The family of a good Samaritan electrocuted in front of his son yesterday after he tried to clear a tree brought down power cables was hailed a hero.

Farmer Roger Hayward, 71, a retired tree surgeon, who had worked with trees all his life, died "within seconds" as he tried to remove branches blocking his road.

His horrified son Andrew, 37, watched helplessly as Roger caught the cables, fell to the ground, and took a few breaths before turning purple.

Tragically, neither family or paramedics at the scene could touch Roger for around an hour because of the electric current still running through his body.

It is thought he had attempted to move the tree in Stanley, near Calne, after mistakenly believing the power had been turned off.

Roger's wife Celia, 69, and daughter Linda, 41, described her husband as "the sort of man who would help anyone".

Distraught Celia said: "There was no power in the house so they couldn't watch telly so they thought they would pop down to Lidl.

"The tree was in the road. They were just going off shopping and the tree must have been down.

"He had a chainsaw in the back as he was always cutting down trees. He thought he'd cut it down so people could get along the road."

Linda added her family would not have been able to stop him from moving the tree to help others. She added: "If we'd have chained him to the chair, he would have gone with the chair.

"Everybody else would have found another route but not dad.

"We used to call him the 'A Team' because he would help anybody.

"He was a good old sort - you don't meet many people like that nowadays. He was one in a million, one in a zillion."

Police were called to the fallen tree at around 3.10pm on Wednesday, but, just 10 minutes later, they received a 999 call reporting a man had been injured.

Despite paramedics best efforts Roger was pronounced dead at the scene.

Roger, a well-known market gardener, had lived on the road where the accident took place for more than 20 years, and before that had lived in Chippenham.

Linda continued: "He was always outside. As long as he was outside he was happy and he was always working- I've never known anyone to work like him.

"He loved to come in from the field and have a cup of tea and a chit chat. He was always looking after his chickens - he called them his girls.

"He knew all the farmers - when everyone hears they are just knocked for six.

"He might have been my dad but he didn't have to be. He didn't have to even be your friend - he would be a friend to anyone.

"It was everybody's wish that he would go quick - he would have wanted to die out in the field or on his tractor.

"But 71 is just too early."

In a statement, the Hayward family said: "We would like to express our deep gratitude for the kind messages of condolence, love and support from friends and neighbours in Chippenham, Calne and beyond.

"We are all shocked and deeply saddened with the passing of our dearest dad, husband, granddad and friend to many, Roger Hayward.

To those that knew him, Roger was a larger than life character, a friend and helping hand to many and any that needed help. There are many stories of this covering not just Wiltshire but on occasions when on holiday too.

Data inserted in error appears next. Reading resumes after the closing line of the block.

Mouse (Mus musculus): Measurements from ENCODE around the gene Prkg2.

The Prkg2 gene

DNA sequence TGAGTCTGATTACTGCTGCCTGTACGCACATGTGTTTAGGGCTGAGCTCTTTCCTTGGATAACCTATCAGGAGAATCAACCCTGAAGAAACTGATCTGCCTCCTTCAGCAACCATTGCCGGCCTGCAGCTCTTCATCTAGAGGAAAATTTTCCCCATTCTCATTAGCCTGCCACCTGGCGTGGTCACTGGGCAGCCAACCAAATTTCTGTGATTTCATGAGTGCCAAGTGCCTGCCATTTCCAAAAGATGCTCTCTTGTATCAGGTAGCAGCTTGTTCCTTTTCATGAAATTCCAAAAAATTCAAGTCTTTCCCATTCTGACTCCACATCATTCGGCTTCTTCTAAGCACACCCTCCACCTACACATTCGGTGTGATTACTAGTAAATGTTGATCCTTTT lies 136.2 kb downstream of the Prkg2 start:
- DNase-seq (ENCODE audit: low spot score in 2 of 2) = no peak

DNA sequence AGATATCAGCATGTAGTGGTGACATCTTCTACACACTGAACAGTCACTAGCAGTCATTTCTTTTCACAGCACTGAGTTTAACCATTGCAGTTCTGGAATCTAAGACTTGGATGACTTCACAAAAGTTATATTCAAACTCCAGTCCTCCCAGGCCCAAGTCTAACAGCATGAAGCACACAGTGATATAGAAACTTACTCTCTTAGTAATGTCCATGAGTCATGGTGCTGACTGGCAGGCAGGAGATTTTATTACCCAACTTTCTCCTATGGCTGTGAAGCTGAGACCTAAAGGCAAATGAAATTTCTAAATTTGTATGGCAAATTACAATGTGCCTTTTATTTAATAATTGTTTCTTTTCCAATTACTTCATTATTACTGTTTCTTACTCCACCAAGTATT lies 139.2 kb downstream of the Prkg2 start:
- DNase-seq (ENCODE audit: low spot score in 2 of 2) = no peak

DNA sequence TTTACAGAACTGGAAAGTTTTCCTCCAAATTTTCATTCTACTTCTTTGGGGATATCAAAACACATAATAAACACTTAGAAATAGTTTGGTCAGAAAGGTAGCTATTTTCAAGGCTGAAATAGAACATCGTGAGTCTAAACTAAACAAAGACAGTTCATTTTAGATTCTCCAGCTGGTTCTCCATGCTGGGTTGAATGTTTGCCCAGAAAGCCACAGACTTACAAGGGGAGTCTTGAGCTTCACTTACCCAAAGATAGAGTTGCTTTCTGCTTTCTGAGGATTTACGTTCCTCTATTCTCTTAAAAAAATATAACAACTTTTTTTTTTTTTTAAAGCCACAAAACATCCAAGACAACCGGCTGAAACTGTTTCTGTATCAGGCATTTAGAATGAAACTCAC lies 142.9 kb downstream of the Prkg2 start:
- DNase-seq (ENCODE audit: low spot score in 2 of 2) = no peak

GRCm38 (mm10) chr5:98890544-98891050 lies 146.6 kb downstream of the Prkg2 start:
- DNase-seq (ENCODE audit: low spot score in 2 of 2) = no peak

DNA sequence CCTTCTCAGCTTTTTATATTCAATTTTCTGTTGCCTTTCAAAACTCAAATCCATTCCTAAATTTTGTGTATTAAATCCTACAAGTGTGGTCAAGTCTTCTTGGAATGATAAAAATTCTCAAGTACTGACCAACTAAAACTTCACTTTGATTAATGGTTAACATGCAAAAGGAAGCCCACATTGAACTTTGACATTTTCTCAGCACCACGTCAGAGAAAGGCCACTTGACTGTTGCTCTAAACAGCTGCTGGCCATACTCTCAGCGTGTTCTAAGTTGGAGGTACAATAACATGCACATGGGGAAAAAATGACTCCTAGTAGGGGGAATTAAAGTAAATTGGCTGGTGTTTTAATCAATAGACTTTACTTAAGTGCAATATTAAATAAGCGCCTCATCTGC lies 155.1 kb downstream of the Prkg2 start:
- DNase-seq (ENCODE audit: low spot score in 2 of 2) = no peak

"Roger was one of life’s workers on his farm, never missed a day off in his life doing what he enjoyed to the end helping others.

"We would be grateful to remain private in our grief whilst we come to terms with our loss."

Friends also paid tribute to Mr Hayward, who believed the power to the road was off, after his house plunged into darkness.

A friend, who didn't want to be named, said Mr Hayward used to work for Wessex Water where he did "a lot of tree work".

"He was a sort of tree surgeon," he said. "He works the land.

"He came back from Lidl and a tree was down. The power was off in his house. When the power's off you you think the cables are off too."

Neighbour Dr Bryan Hughes, 86, said: "He was my next door neighbour. He was quite a character.

"We thought it was just a tree that had fallen along the road which happens regularly.

"He was a jobbing gardener - he still did a bit of that. They have a market garden. We didn't find out until tea time - it was a shock."

Another neighbour, who also did not want to be named, added: "He was a very nice helpful man. A very kind man.

"There's nothing bad anyone could say about him.

"That's why he would have been trying to get the way out of the way so that people could get past."

A Wiltshire Police spokesman said: "Just after 3.10pm, officers were called to reports of a fallen tree which also brought down power cables in Bremhill, Calne.

"At around 3.20pm, while police response officers were en route we were contacted via 999 again with reports of a man injured at the scene.

"The ambulance service also attended but sadly the man, who was local to the area, was pronounced dead on arrival.

"Early indication is that the man was attempting to clear the tree and has possibly been electrocuted as a result."

Scottish and Southern Electric were called to the site to make the situation safe.

In a statement Southern Electric said: "On Wednesday we were, unfortunately, made aware of a fatality in the Melksham area.

"We were called to site and made the situation safe and although we cannot speculate on the cause, we can say the police were on site with our team. "We will continue to assist the police with their enquiries."